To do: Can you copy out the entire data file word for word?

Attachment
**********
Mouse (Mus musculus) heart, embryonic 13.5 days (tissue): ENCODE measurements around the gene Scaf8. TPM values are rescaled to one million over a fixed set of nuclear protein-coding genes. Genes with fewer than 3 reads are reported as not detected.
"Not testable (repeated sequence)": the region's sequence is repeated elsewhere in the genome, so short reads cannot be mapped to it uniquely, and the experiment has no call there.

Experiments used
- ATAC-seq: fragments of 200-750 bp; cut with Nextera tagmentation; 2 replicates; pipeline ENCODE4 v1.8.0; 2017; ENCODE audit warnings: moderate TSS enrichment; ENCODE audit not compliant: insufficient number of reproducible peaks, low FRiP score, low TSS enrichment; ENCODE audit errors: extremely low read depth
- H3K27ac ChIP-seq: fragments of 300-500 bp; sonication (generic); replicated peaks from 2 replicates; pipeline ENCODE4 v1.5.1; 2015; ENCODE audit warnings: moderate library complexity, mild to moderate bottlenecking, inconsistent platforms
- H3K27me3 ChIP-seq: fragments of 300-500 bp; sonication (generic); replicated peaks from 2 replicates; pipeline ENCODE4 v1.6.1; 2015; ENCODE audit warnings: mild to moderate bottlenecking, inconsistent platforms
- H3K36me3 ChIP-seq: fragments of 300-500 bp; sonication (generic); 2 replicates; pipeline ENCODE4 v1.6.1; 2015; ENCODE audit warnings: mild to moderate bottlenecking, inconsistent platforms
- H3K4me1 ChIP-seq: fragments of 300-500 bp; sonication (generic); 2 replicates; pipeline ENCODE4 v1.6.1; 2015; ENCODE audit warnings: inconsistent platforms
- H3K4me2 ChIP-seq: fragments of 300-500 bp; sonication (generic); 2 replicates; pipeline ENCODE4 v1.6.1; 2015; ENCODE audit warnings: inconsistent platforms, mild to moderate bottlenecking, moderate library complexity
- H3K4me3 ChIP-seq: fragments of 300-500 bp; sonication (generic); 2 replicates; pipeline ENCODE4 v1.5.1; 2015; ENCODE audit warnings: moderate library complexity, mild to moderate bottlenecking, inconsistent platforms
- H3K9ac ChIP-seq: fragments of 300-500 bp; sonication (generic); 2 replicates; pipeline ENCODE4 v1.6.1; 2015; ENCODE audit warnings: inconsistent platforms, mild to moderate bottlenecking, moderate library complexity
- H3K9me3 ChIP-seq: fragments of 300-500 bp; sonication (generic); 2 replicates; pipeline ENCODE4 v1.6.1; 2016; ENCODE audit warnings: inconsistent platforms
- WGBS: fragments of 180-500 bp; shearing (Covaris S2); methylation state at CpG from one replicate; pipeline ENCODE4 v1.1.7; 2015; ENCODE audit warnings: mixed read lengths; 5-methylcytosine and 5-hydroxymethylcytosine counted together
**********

Mouse (Mus musculus) heart, embryonic 13.5 days (tissue): ENCODE measurements around the gene Scaf8. TPM values are rescaled to one million over a fixed set of nuclear protein-coding genes. Genes with fewer than 3 reads are reported as not detected.
"Not testable (repeated sequence)": the region's sequence is repeated elsewhere in the genome, so short reads cannot be mapped to it uniquely, and the experiment has no call there.

Experiments used
- ATAC-seq: fragments of 200-750 bp; cut with Nextera tagmentation; 2 replicates; pipeline ENCODE4 v1.8.0; 2017; ENCODE audit warnings: moderate TSS enrichment; ENCODE audit not compliant: insufficient number of reproducible peaks, low FRiP score, low TSS enrichment; ENCODE audit errors: extremely low read depth
- H3K27ac ChIP-seq: fragments of 300-500 bp; sonication (generic); replicated peaks from 2 replicates; pipeline ENCODE4 v1.5.1; 2015; ENCODE audit warnings: moderate library complexity, mild to moderate bottlenecking, inconsistent platforms
- H3K27me3 ChIP-seq: fragments of 300-500 bp; sonication (generic); replicated peaks from 2 replicates; pipeline ENCODE4 v1.6.1; 2015; ENCODE audit warnings: mild to moderate bottlenecking, inconsistent platforms
- H3K36me3 ChIP-seq: fragments of 300-500 bp; sonication (generic); 2 replicates; pipeline ENCODE4 v1.6.1; 2015; ENCODE audit warnings: mild to moderate bottlenecking, inconsistent platforms
- H3K4me1 ChIP-seq: fragments of 300-500 bp; sonication (generic); 2 replicates; pipeline ENCODE4 v1.6.1; 2015; ENCODE audit warnings: inconsistent platforms
- H3K4me2 ChIP-seq: fragments of 300-500 bp; sonication (generic); 2 replicates; pipeline ENCODE4 v1.6.1; 2015; ENCODE audit warnings: inconsistent platforms, mild to moderate bottlenecking, moderate library complexity
- H3K4me3 ChIP-seq: fragments of 300-500 bp; sonication (generic); 2 replicates; pipeline ENCODE4 v1.5.1; 2015; ENCODE audit warnings: moderate library complexity, mild to moderate bottlenecking, inconsistent platforms
- H3K9ac ChIP-seq: fragments of 300-500 bp; sonication (generic); 2 replicates; pipeline ENCODE4 v1.6.1; 2015; ENCODE audit warnings: inconsistent platforms, mild to moderate bottlenecking, moderate library complexity
- H3K9me3 ChIP-seq: fragments of 300-500 bp; sonication (generic); 2 replicates; pipeline ENCODE4 v1.6.1; 2016; ENCODE audit warnings: inconsistent platforms
- WGBS: fragments of 180-500 bp; shearing (Covaris S2); methylation state at CpG from one replicate; pipeline ENCODE4 v1.1.7; 2015; ENCODE audit warnings: mixed read lengths; 5-methylcytosine and 5-hydroxymethylcytosine counted together